The second benefit is that it would enable validation. On instantiation of such a container, the linking system can validate that the referenced target conforms to the Http interface, and then link that target to the, “http” name inside of the container.

With interface modeling and typed dependency description in place, the user might build such links with the following commands:

docker run -d —name=“web” webimage
docker run -d —name=“monitor” —inject web monitorimage

The user can know to build their second run command in this way with minimal knowledge of, “monitorimage.” With all of this metadata in place, Docker could provide rich error messages on instantiation rather than making a user wait for a runtime failure. Today if I were to launch a container from monitorimage without wiring in the required webimage on the correct alias, Docker would allow it and I would discover my error because the software wouldn’t work. With this injection system in place, Docker could provide helpful errors like:

I failed to inject a container:

docker run -d —name=“monitor” monitorimage
[ERROR] failed to start: monitor; missing required Http dependency.

I injected a container that does not implement Http:

docker run -d —name=“database” databaseimage
docker run -d —name=“monitor” —inject database monitorimage
[ERROR] failed to start: monitor; database does not implement Http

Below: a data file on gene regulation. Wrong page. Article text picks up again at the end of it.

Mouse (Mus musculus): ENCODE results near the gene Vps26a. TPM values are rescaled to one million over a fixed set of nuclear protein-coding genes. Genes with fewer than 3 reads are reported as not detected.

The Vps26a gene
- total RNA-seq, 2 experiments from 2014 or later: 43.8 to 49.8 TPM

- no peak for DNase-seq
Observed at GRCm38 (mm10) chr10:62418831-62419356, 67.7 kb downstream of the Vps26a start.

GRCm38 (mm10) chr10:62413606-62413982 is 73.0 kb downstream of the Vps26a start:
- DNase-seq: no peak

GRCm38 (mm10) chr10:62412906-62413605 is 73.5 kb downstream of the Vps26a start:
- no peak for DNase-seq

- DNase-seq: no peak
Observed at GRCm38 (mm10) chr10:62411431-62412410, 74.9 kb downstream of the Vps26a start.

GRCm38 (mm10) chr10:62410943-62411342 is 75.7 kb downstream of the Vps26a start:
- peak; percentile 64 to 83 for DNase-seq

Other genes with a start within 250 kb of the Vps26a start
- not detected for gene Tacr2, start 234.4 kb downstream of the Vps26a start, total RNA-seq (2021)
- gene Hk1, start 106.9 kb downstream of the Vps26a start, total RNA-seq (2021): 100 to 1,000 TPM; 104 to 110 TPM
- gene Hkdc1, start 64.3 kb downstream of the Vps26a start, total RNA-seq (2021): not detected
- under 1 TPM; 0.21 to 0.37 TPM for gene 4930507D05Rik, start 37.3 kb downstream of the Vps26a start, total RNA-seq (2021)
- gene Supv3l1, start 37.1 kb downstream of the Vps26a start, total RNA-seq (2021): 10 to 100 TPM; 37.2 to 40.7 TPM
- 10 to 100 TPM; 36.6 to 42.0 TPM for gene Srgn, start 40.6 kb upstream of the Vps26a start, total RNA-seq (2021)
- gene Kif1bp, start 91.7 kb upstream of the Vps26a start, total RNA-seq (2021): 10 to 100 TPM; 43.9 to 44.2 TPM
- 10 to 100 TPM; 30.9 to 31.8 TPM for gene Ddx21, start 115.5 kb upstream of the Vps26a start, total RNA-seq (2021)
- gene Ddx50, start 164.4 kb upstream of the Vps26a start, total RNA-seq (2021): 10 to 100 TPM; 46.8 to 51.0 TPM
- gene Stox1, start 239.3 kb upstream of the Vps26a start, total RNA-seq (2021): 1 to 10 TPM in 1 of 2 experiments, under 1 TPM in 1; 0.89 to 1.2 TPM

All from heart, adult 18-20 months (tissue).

This would avoid and trivialize triage of a whole class of problems that users encounter when trying to wire together containers.

Thinking Bigger: Type Based Autowiring

With interface definition and dependency declaration in place, you are free to build further wiring simplifications. While there is power and flexibility in explicit wiring of containers, often there will only be a single container that implements a specific interface running on a single box. In these cases, it would be possible to anticipate the link that must be built.

docker run -d —name=“web” webimage
docker run -d —name=“monitor” —wired monitorimage

In fact, with autowiring in place the helpful names become less important so we could simplify to:

docker run -d webimage
docker run -d —wired monitorimage

Now that is a powerful and simple expression. What’s better is the great error messages that you can produce in the event that there are multiple candidates for wiring.

docker run -d webimage
docker run -d webimage
docker run -d — wired monitorimage
[ERROR] failed to start from: monitorimage; there are multiple candidates for the required Http dependency.

The Proposal

I proposed these enhancements in https://github.com/docker/docker/issues/8981. I’ve yet to begin hacking out a patch because I’ve been focusing on writing Docker in Action. But I hope that doesn’t come across as lack of interest. The interface based dependency declaration and wiring patterns have been used in several places. It is my hope that someone reading this article likes the idea so much that they might take up the banner to co-champion the enhancement.

There are a few other competing ideas in the proposal bin, but I think this one is worth investigating because it is a pattern that has been applied so successfully elsewhere.

Docker in Action

This is a feature that I’d love to cover in my book, Docker in Action. I’ve been writing for about two months now and draft chapters are available through the Manning Early Access Program. If you’d like to read more about Docker and find out why it is important, use “mlnickoloff” as a promo code to get 50% off.